DOI: 10.1007/s11077-014-9200-y
Citation:
Dodge, J. and Ospina, S. 2015. "Developing Advocates for Change: A Practice Approach to Understanding Associations as 'Schools of Democracy'.” Nonprofit and Voluntary Sector Quarterly 1-22.
Abstract: This article presents a comparative case study of two nonprofit organizations that do community organizing in the environmental field and asks how do nonprofits school citizens in democracy? Although the literature suggests the importance of social capital, a practice approach surfaces important political dimensions that have not been sufficiently explored. We find that distinct organizational practices create contexts for participants to exercise specific ways of being and doing—called “subject positions”—vis-à-vis the state and their political community. These practices support member participation by serving to construct “citizens”—rather than customers or clients—who develop skills in critical thinking and who exercise agency in the organization and the policy field they seek to influence. These practices represent key mechanisms for schooling citizens in democracy in these nonprofit organizations and link participation in the organization with broader political participation. We discuss implications for theory and practice.
DOI: 10.1177/0899764015584063.
Citation:
Dodge, J. 2015. "The Deliberative Potential of Civil Society Organizations: Framing Hydraulic Fracturing in New York." Policy Studies 36 (3):249-266.
Abstract: Civil society organizations play myriad roles in democracies. Scholars are beginning to pay more attention to their deliberative potential, rethinking whether or not and how they may broaden and enrich public deliberation. Drawing on a discursive approach to deliberative democracy that focuses on interpretive practices, this article analyzes the deliberative potential of a range of civil society organizations in the controversy over hydraulic fracturing in New York State in the USA. It finds that civil society organizations compete to frame hydraulic fracturing as environmental risk, landowner rights, economic opportunity and/or clean energy. The lack of a shared frame has resulted in political gridlock. On the surface the gridlock appears dysfunctional, but may have enhanced deliberative democracy by highlighting ‘frontiers of disagreement’ in the case. In addition, two distinct rhetorical spaces have begun to emerge with potential to resolve these conflicts but with different effects: one focusing on negotiating regulations and the other on developing a local vision of economic and energy development. The influence of these spaces – and thus civil society actors – has been uneven affecting who becomes part of the official conversation. This analysis contributes to deliberative democracy scholarship by clarifying what I call a discursive function of deliberative democracy, and how it reveals the relationships between conflict and reflexivity in public deliberation.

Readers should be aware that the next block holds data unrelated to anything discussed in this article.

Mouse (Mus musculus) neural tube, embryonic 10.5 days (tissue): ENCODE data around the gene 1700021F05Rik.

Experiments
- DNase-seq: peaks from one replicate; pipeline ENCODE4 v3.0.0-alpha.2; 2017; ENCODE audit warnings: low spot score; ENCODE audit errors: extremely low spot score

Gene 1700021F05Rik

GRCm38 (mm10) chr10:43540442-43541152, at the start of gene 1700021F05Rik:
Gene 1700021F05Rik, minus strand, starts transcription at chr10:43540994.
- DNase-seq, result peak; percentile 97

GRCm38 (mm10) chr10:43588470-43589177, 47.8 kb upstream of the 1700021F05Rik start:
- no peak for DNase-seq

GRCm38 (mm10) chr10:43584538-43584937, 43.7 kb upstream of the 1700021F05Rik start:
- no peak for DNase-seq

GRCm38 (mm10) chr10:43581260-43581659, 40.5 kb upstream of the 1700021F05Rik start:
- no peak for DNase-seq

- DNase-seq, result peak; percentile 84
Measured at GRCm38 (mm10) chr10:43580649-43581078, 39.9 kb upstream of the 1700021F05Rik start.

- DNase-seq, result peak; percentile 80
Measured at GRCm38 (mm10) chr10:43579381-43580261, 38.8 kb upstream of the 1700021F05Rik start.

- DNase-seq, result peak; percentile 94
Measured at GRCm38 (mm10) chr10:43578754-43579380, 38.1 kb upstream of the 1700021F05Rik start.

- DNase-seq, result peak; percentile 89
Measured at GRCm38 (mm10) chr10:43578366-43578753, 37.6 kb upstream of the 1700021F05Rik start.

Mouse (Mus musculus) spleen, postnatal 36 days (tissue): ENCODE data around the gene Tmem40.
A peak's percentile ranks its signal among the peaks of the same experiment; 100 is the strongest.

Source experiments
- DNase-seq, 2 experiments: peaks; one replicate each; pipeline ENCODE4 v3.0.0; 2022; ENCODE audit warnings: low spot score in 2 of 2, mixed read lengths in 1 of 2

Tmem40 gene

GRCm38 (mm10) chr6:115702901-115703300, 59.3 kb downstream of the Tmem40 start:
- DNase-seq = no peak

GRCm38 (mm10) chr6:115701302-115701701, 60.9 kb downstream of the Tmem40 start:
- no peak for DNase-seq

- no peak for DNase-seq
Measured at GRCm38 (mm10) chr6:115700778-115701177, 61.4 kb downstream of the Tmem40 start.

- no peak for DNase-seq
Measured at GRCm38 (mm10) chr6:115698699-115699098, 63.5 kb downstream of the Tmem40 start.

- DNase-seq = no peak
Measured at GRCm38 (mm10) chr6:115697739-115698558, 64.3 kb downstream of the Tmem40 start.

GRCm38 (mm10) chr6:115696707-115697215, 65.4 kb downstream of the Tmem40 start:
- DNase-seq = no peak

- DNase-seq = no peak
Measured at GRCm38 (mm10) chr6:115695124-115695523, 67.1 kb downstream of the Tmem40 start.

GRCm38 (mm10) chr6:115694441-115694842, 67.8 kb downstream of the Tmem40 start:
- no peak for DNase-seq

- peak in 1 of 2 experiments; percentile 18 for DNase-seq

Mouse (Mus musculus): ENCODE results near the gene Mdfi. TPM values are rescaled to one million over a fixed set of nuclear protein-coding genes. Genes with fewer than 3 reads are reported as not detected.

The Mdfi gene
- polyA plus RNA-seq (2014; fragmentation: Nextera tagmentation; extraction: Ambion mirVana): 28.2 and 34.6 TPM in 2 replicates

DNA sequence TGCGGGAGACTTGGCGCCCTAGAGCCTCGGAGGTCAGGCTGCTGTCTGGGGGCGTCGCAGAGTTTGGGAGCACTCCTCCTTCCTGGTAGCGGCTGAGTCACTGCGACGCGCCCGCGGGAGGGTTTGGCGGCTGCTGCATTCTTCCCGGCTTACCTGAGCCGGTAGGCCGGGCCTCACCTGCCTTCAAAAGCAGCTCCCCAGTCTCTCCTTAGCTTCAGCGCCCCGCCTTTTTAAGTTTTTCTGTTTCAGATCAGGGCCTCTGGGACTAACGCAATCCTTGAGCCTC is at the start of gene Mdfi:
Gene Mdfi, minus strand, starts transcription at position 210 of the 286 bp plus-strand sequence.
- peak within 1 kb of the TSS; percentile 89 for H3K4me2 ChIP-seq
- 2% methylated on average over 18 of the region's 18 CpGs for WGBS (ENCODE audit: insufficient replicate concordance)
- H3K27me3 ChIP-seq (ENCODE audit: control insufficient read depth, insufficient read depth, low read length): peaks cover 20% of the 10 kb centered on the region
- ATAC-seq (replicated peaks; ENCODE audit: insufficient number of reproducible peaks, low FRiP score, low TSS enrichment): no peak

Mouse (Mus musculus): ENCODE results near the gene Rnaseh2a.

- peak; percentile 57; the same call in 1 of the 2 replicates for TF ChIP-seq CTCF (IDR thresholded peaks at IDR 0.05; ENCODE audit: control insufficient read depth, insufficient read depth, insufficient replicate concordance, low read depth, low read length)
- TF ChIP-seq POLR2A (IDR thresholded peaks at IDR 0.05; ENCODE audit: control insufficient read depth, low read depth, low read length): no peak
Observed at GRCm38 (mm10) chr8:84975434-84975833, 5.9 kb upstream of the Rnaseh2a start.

URL: http:// http://dx.doi.org/10.1080/01442872.2015.1065967
DOI: 10.1080/01442872.2015.1065967
Citation:
Dodge, Jennifer, Sonia M. Ospina, and Erica Gabrielle Foldy. 2005. "Integrating Rigor and Relevance in Public Administration Scholarship: The Contribution of Narrative Inquiry." Public Administration Review 65 (3):286-300.
Citation:
Dodge, Jennifer. 2009. "Environmental Justice and Deliberative Democracy: How Civil Society Organizations Respond to Power in the Deliberative System." Policy & Society: Special Issue Deliberative Governance in the Context of Power 28 (3):225-239.

Substantive Focus:
Energy and Natural Resource Policy
Environmental Policy SECONDARY
Governance PRIMARY
Science and Technology Policy
Social Policy

Theoretical Focus:
Policy Process Theory PRIMARY
Policy Analysis and Evaluation SECONDARY

Keywords

NONPROFIT ORGANIZATIONS DELIBERATIVE DEMOCRACY COLLABORATIVE GOVERNANCE ENVIRONMENTAL POLICY ENVIRONMENTAL JUSTICE SOCIAL CHANGE ORGANIZATIONS HYDRAULIC FRACTURING FRAMING ANALYSIS NARRATIVE INQUIRY CONFRONTATION COLLABORATION